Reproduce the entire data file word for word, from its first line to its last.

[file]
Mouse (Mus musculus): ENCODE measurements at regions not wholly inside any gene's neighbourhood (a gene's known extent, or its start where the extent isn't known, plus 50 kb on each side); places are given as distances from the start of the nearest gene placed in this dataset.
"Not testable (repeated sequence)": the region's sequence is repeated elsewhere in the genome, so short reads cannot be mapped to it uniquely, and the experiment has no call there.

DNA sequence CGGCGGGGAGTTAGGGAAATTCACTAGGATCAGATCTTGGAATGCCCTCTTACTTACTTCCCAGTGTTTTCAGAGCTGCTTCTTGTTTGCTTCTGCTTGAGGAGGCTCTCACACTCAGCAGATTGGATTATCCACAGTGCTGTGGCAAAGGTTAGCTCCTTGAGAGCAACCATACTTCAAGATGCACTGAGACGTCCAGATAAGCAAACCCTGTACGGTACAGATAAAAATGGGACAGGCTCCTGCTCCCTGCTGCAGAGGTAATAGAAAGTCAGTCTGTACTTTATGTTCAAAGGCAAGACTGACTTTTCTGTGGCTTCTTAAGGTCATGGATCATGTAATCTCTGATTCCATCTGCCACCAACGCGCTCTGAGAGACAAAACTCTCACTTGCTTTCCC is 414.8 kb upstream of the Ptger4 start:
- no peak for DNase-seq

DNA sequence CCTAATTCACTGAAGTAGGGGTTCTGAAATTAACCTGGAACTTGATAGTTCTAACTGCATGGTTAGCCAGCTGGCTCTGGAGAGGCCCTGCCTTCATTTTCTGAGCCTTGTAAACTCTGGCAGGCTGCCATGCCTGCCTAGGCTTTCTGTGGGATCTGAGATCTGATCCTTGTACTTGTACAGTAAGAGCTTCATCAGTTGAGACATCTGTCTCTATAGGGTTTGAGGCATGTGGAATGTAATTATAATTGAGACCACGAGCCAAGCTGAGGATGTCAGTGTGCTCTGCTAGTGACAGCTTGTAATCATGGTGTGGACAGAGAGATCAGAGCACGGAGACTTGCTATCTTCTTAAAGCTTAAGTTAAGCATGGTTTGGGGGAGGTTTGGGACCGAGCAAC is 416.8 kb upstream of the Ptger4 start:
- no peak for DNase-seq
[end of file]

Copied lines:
Mouse (Mus musculus): ENCODE measurements at regions not wholly inside any gene's neighbourhood (a gene's known extent, or its start where the extent isn't known, plus 50 kb on each side); places are given as distances from the start of the nearest gene placed in this dataset.
"Not testable (repeated sequence)": the region's sequence is repeated elsewhere in the genome, so short reads cannot be mapped to it uniquely, and the experiment has no call there.

DNA sequence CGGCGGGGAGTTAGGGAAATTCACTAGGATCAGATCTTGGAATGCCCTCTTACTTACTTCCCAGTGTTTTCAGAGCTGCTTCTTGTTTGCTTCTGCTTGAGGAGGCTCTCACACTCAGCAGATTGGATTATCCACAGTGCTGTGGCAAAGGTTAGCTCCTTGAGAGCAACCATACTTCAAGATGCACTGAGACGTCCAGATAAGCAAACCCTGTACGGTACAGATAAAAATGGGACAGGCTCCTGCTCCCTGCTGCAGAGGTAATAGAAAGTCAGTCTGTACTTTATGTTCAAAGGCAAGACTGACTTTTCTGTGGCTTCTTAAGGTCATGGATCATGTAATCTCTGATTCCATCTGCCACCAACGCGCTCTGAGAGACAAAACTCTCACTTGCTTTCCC is 414.8 kb upstream of the Ptger4 start:
- no peak for DNase-seq

DNA sequence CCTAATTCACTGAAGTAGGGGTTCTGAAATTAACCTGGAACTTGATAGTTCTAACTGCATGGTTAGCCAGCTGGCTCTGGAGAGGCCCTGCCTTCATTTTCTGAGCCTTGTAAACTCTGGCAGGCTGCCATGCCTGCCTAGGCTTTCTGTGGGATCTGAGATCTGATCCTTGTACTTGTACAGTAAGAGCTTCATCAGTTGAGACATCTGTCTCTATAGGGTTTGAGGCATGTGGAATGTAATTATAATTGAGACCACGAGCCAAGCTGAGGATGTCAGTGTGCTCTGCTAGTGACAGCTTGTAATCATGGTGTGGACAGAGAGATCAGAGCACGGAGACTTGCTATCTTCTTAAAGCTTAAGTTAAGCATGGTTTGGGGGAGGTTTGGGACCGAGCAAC is 416.8 kb upstream of the Ptger4 start:
- no peak for DNase-seq